He added, “If he does do that, if he does have a very good ground game … they will go out of their way to register as many young people, black people and Hispanic people as they can.”

“The question is ‘how energized is each candidate’s base?’” said LaTonya M. Williams, assistant professor at Johnson C. Smith University in Charlotte.

Will race matter? While Bositis said, “In Southern states, you would be foolhardy to assume that race doesn’t play any role,” he added that it matters less in a business-oriented, diverse state such as North Carolina. “Obama’s not going to bring up race; his campaign has to focus on the economy. It would be a distraction, and not a welcome distraction.”

The appeal to African-Americans may be subtle, but it’s there. The Obama campaign has opened 16 offices throughout the state, with more expected, and has organized phone banks and voter registration efforts – with a parade of celebrities offering encouragement. At a Charlotte event this year, volunteers were pumped up by Keshia Knight Pulliam, all grown up from The Cosby Show, and former Obama personal aide Reggie Love, who with his Duke basketball background brings his own state ties. Actress Angela Bassett spoke at a North Carolina Women for Obama event in Fayetteville earlier this month.

Going to the source of political and other kinds of conversation was the thinking behind the state campaign’s B&B (that’s barber shop and beauty parlor) program, where patrons can pick up voter registration forms along with a haircut.

“It’s a cornerstone of every community,” said Don Johnson, who hosted an event at his Nu-U Barbershop and Hair Salon in Charlotte on a recent Saturday. “People go there; if they’re not getting services, they take their kids there.” He told me that “when you’re in barber college, they tell you there are three things you don’t talk about – religion, personal stuff and politics. But politics is a major part of the conversation.”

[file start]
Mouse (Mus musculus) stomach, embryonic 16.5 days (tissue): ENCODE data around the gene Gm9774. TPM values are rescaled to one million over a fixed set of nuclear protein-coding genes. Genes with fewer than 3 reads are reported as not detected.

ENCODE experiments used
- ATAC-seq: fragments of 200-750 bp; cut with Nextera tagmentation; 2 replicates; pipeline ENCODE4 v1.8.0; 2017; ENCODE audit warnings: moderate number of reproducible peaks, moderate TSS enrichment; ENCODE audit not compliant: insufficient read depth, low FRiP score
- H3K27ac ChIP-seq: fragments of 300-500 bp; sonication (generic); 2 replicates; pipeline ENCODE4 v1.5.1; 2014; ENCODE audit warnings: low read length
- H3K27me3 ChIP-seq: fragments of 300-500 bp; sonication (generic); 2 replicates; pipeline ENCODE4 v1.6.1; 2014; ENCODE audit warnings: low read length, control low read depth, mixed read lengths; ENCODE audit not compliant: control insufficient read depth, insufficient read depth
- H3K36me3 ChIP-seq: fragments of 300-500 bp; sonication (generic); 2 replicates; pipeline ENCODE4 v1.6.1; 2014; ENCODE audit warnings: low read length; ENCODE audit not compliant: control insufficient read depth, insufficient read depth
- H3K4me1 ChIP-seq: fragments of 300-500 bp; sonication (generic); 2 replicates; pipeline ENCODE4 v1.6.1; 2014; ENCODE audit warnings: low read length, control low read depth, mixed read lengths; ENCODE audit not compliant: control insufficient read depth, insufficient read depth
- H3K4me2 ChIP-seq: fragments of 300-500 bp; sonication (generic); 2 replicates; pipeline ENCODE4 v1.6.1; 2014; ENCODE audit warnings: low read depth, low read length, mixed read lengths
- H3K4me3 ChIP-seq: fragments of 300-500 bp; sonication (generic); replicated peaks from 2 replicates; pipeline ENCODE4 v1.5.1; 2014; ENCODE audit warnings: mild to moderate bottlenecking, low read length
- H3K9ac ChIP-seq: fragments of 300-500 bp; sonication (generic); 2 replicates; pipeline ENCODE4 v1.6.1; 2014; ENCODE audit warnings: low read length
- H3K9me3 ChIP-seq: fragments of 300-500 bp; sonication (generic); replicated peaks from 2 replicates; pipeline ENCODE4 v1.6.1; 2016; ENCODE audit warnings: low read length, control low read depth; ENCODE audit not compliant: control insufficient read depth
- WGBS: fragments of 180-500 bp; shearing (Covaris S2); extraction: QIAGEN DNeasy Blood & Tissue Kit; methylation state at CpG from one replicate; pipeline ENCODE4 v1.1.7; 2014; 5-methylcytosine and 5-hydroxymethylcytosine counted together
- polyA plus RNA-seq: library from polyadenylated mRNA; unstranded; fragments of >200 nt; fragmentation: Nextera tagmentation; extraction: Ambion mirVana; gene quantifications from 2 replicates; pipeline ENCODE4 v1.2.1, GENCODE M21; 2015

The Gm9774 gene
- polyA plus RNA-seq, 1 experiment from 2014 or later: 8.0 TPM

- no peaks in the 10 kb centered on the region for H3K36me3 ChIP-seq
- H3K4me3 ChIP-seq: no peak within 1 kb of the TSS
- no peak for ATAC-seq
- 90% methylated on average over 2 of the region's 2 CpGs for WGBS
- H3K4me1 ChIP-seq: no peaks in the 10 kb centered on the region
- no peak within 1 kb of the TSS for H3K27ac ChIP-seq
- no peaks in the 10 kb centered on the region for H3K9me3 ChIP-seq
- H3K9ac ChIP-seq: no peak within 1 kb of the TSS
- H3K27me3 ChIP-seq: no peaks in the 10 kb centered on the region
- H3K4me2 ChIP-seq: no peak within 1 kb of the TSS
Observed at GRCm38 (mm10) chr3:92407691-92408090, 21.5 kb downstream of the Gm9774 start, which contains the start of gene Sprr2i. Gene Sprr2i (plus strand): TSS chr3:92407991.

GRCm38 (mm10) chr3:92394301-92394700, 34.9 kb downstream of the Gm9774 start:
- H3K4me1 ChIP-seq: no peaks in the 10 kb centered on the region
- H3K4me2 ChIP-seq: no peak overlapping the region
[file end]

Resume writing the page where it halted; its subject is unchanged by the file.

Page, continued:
He added, “We’ve been supporting Obama for a while. He’s done a good job for veterans, in health care and looking out for the small businessman, which is good for me. There’s more urgency for the second campaign than the first one.”

The president and first lady have made several stops in North Carolina, with Michelle Obama bringing a “Let’s Move!” event to Charlotte in March, during the 100th anniversary of the Central Intercollegiate Athletic Association (CIAA). In May, she gave the commencement address for North Carolina A&T State University in Greensboro.

In September, the Obamas will return for the Democratic convention in Charlotte, where the city’s second African American mayor, Anthony Foxx, will host, with advisory assistance from Harvey B. Gantt, architect, community leader and, in the 1980s, the city’s first African American mayor.

“The convention will give them a boost in terms of publicity, assuming everything goes well,” said Bositis. In 2008, Obama built up big early-voting leads in Charlotte’s Mecklenburg County that countered North Carolina election-day results, which he actually lost.

Obama’s support of same-sex marriage, thought by some to cause a rift between the president and conservative black voters, has so far not seemed to affect support for him.

With the support of black voters, a May amendment to the North Carolina constitution defining marriage between one man and one woman as the only domestic legal union passed overwhelmingly. Yet, as Dwayne A. Walker, pastor at Charlotte’s Little Rock AME Zion Church, told me, though he believes “God intends for men to marry women and women to marry men,” he was against the amendment, which he felt had “unintended consequences,” and he is for Obama.

“I’m an avid Democrat, and will be supporting him again,” Walker said.

When it comes to Obama’s chances of 2012 success, what matters most may not be the number of new voters his campaign can sign up or the amount of enthusiasm a September speech in Bank of America stadium can generate, but the unemployment rate. Right now, in North Carolina, it stands at 9.4 percent, above the national 8.2 percent.

“It’s going to be tough,” said Bositis.

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Sources: AP, MSNBC, The Grio, Youtube, Google Maps